I learned a valuable lesson one day helping my Dad put in the garage cement floor. We had plenty of cement, plenty of manpower but we were missing one key element. You’ll find out the missing element by reading the article. The lesson I learned that day has saved me lots of time, aggravation and money over the years. The lesson can be applied across many disciplines but it’s especially useful when applied to building a property investment portfolio. Enjoy!
The story begins …
“Everybody ready? Alright, let it fly!” My Dad gave the go ahead to let the cement truck driver pour his load of grey sludge out onto the dirt. This was no ordinary dirt. We worked hard getting it prepared for the moment the cement truck would arrive and dump its load. This was our hard fought for dirt. We moved it – by shovel – to get it evenly distributed over the garage floor area. We got out the level to make sure our floor would be straight. We packed it down to give our cement a good resting place. We were proud of that sexy looking patch of dirt. We were ready for game day – bring on the cement truck!
Our work crew consisted of me, my Dad, my brothers Steve and Paul, and another helper Tim. Tim was a hired hand; the son of my Dad’s friend Matt. Tim was two years older than me and my twin Steve; 3 years older than Paul. I think I was about 15. We were a willing band of workers. Ready with our rakes, boards and shovels.
“Ok, boys. Here she comes! Spread it around. Even it out!” barked my Dad as the cement came flying down the shoot. His confident commands made us feel good and proud to be part of the team. We were putting in a new garage cement floor; an accomplishment we could brag about for years to come. It was going to be a dandy.
After about 45 minutes or so of working, my Dad’s tone took a change. “Now, move over here. Leave that alone and help over here. Quick, before the stuff dries!” I was just following instructions, not really worried about the overall picture. I could move cement around like nobody’s business, but the final touches would have to come from someone with cement floor experience. I was ready and willing to follow instructions as they were commanded out. The cement was drying fast and the floor didn’t look that good to me. I kept thinking, “What’s the next step in the process? When do we get to the part where we make the floor look good?”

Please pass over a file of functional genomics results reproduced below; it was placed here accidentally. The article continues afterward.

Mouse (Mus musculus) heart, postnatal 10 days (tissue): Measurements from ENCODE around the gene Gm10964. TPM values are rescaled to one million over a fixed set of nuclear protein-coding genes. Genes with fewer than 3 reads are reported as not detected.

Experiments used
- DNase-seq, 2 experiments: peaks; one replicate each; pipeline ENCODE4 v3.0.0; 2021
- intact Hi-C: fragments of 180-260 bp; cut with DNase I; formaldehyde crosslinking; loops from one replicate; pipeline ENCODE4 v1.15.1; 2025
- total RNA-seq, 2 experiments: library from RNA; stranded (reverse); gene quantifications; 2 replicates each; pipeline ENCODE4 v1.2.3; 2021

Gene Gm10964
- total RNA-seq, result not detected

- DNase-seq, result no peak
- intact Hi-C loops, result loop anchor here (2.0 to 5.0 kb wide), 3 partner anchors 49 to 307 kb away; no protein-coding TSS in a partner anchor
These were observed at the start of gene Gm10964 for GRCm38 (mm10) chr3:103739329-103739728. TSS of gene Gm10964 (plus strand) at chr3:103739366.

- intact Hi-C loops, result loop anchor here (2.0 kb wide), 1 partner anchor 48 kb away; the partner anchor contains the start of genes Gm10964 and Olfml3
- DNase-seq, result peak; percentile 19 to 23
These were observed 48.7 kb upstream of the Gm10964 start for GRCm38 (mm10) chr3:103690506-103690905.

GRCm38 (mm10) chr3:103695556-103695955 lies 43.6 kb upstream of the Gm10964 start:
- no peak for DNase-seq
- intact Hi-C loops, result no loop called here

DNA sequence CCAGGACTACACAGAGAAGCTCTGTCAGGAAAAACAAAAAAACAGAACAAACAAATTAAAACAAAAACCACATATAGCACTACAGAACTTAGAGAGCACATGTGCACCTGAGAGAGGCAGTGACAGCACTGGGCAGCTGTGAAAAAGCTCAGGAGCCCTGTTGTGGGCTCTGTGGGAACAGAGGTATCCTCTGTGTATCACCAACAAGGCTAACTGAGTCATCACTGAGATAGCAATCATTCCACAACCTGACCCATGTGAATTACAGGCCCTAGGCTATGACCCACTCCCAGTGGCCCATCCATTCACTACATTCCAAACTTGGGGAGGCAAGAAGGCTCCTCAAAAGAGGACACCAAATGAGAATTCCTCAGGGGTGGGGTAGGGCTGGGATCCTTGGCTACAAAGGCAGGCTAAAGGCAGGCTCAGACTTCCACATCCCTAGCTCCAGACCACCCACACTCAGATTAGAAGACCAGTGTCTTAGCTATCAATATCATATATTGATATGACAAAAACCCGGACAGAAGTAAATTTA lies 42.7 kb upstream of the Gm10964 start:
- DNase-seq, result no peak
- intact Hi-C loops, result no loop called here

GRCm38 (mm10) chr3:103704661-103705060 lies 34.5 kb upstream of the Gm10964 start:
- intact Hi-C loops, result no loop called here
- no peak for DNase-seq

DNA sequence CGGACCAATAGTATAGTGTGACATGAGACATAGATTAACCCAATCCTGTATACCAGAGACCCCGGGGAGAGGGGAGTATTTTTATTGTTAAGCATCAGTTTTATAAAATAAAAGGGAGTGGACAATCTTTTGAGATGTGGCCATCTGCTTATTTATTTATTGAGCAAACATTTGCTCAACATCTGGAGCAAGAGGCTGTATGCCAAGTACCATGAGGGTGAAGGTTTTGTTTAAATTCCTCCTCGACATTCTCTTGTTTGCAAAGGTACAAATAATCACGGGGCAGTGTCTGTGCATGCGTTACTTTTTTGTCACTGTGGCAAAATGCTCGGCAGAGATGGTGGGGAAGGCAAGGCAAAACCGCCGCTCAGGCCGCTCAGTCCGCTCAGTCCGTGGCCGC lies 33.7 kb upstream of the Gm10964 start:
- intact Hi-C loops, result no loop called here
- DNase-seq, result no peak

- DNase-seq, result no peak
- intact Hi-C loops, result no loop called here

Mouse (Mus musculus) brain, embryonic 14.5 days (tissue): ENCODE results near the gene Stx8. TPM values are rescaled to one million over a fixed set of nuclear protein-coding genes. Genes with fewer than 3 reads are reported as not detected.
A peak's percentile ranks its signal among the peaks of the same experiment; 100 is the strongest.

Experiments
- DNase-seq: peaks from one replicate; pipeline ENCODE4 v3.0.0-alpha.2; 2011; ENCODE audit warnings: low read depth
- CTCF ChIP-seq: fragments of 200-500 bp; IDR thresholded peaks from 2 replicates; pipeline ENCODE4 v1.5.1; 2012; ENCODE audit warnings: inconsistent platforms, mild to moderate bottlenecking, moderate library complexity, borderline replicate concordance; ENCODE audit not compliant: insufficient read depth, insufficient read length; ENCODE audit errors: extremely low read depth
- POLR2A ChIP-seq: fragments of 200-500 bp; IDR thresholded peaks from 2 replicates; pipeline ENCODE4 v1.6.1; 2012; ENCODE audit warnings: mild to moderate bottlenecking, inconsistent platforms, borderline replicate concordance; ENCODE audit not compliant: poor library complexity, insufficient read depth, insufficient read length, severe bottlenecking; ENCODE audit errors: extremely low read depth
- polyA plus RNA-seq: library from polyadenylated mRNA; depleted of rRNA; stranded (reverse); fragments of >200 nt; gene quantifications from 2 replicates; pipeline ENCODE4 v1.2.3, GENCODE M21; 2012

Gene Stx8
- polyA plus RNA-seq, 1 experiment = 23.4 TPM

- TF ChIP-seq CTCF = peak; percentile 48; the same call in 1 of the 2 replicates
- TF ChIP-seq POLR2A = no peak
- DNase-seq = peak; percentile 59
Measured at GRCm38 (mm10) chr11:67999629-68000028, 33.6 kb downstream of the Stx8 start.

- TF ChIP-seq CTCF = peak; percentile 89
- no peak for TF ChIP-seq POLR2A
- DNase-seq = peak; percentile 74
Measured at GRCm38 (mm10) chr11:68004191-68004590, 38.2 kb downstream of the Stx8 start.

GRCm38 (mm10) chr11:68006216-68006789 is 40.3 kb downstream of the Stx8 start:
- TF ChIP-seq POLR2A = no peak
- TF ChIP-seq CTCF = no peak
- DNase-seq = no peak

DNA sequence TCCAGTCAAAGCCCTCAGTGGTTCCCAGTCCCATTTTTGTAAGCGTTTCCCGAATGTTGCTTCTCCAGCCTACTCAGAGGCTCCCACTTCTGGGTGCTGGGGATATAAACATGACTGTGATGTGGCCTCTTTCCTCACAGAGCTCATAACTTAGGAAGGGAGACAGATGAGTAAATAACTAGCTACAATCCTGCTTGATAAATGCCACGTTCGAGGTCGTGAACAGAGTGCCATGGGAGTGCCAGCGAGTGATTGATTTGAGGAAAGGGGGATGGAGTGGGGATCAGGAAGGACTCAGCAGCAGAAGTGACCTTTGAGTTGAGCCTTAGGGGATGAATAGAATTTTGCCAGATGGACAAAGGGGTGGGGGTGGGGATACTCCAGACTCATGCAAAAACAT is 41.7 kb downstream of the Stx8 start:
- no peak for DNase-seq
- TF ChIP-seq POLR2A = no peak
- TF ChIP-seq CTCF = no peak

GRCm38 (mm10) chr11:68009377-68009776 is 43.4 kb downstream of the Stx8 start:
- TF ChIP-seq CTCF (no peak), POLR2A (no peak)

I knew things were going bad. Dad’s mood was taking a turn for the worse. “@#&*, this stuff is getting hard! Get over here! Move the – never mind – stay there and see if you can flatten it out!”
The work crew gave it a good shot, but nothing was working. The floor was drying fast and our best efforts were not making any progress. It seemed the more we worked the cement, the worse it got. It was like the bad plastic surgeon who makes you uglier and uglier with each operation.
Finally, we heard the command we were waiting for. Like the boxer on one knee waiting for the referee to call the fight. It was hard to listen to but at the same time I think we were all glad to hear the final bell. “Ok, boys, that’s it. Leave it alone. We’re done.”
Dad put on a brave face as he thanked Tim. Then I saw the $10 bill exchange and thought, “That’s a lot of money! Man, Tim made out pretty well today for a lousy 2 hours of work.” Steve and I worked at a nearby wild animal farm operating the rides and picking up papers. We pulled in about $1.63 an hour. I remember we used to get excited about breaking $60 take-home in a paycheck. To get the $60 net we had to work over 60 hours. $10 buck was a lot of money! To me it represented 10 hours of work.